Cybersecurity, IT managers point the finger at top management

According to Trend Micro's findings, for 93% of managers, companies do not give adequate weight to IT security and consider it “secondary” to digital transformation and productivity. And even 77% report pressures: the "rule" is to minimize the severity of IT risks to the board of directors 17 Nov 2021 L. O.

The "splits" within the company structure are paid for. Especially in terms of cybersecurity. It emerges from the Trend Micro report that 93% of Italian IT managers say their company would be willing to compromise on cybersecurity, to favor other areas such as digital transformation or productivity. In addition, 77% feel pressured to minimize the severity of IT risks before their board of directors. Index of topics • Cybersecurity minimized by executives • The reasons behind the "gap" • Hacker attacks, the impact on costs

Cybersecurity minimized by executives

“IT managers often mediate in front of boards for fear of appearing repetitive or too negative, with nearly a third saying this is constant pressure. But this only perpetuates a vicious circle in which company managers remain partially informed about the real cyber risks, "says Alessandro Fontana, Head of Sales at Trend Micro Italia. “We need to talk about the dangers, in order to understand how cyber security is a fundamental engine for business growth. We need to create a system, between IT and corporate managers, after all they are both fighting for the same cause. "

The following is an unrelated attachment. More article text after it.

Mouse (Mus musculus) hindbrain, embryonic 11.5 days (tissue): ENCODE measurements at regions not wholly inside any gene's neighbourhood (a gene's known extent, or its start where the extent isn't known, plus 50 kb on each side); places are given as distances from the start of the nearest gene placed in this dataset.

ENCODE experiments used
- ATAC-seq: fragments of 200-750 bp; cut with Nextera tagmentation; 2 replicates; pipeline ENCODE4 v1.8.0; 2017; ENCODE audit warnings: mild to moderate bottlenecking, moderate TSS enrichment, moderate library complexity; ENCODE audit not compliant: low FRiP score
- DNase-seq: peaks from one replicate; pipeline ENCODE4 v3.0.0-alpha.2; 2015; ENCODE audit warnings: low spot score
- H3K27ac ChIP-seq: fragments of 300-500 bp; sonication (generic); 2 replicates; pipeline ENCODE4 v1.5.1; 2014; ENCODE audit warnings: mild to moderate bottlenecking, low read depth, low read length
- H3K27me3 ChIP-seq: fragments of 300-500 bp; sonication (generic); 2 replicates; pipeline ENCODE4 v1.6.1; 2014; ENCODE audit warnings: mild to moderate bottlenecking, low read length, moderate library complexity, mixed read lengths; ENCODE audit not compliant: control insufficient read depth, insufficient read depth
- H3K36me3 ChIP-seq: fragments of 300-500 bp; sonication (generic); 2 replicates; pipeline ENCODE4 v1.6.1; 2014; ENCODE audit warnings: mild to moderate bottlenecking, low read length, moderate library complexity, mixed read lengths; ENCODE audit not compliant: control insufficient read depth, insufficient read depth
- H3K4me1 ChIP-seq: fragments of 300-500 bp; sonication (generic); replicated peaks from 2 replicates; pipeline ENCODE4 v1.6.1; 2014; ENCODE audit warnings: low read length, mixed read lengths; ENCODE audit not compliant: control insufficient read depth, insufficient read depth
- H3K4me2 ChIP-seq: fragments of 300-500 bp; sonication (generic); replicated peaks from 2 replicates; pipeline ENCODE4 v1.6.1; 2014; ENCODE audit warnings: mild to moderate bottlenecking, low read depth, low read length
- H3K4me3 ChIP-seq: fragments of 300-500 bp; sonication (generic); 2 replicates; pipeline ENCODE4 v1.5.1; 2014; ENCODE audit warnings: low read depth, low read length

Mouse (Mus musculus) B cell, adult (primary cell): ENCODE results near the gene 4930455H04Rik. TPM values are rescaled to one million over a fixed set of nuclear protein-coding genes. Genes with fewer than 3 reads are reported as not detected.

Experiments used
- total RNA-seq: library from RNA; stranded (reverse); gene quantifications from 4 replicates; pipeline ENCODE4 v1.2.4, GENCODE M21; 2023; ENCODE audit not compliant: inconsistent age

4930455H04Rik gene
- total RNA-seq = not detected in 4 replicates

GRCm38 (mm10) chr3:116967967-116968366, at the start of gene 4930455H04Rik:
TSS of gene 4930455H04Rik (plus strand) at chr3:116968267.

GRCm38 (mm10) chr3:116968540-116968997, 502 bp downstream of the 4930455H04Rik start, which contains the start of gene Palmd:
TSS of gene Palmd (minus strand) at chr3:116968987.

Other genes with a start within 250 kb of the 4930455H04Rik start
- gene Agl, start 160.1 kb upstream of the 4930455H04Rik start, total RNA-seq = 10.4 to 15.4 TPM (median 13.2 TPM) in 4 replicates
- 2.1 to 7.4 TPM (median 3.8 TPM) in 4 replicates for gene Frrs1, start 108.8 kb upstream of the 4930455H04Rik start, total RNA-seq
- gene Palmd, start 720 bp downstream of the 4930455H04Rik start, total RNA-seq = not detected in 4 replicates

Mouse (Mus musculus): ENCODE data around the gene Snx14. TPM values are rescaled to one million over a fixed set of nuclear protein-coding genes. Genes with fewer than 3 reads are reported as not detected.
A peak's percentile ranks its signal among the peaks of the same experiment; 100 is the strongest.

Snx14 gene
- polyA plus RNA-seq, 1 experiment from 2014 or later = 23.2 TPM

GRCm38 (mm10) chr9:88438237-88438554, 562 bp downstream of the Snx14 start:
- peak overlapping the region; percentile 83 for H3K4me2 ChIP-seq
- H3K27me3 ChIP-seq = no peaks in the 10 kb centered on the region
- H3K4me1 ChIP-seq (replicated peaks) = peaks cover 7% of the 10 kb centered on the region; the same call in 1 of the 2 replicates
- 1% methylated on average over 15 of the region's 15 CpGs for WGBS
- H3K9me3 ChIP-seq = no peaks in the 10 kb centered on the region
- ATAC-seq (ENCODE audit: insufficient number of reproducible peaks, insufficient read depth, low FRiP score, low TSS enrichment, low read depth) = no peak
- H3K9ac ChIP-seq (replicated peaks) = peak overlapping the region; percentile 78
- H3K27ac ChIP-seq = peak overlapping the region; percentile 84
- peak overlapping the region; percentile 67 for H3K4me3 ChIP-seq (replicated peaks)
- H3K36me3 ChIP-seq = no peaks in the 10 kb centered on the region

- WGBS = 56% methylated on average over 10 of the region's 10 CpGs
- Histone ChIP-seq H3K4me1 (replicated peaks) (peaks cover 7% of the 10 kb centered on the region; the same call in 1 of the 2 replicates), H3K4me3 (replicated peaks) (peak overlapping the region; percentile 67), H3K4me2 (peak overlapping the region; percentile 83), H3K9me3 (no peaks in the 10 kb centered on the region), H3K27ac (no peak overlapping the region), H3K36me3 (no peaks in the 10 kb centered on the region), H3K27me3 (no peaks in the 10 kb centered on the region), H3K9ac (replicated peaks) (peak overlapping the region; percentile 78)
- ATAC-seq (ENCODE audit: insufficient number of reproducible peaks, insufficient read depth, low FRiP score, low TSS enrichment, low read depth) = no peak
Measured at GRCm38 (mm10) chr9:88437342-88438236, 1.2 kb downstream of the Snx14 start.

The reasons behind the "gap"

Research reveals that only 51% of IT managers and 37% of business leaders believe executives fully understand IT risks. Some think it is due to the fact that the topic is complex and constantly evolving, but many believe that managers do not try hard enough (30%) or do not want to understand (12%). IT and business leaders also disagree over who is ultimately responsible for managing and mitigating risk. IT managers who point to IT teams, and the CISO, are twice as many as business leaders. In any case, 55% of respondents say that cyber risks are still treated as an IT rather than a business problem. A situation that could cause serious problems, also considering that 58% of respondents agree that the attitude of their organization towards IT risk is inconsistent and varies from month to month.

Hacker attacks, the impact on costs

However, cybersecurity is the biggest business hazard today for 27% of respondents, while 57% say it has the highest cost impact than any other business issue, a view contrary to the general will of compromise on safety.

The sample indicates three main situations that could lead business leaders to consider IT risk management as a priority: 67% think that a breach of their organization would be needed, 62% say that consideration would increase if customers started asking for credentials for more sophisticated security, 59% believe it would be useful to have better tools to make people understand the danger that the company faces from cyber threats.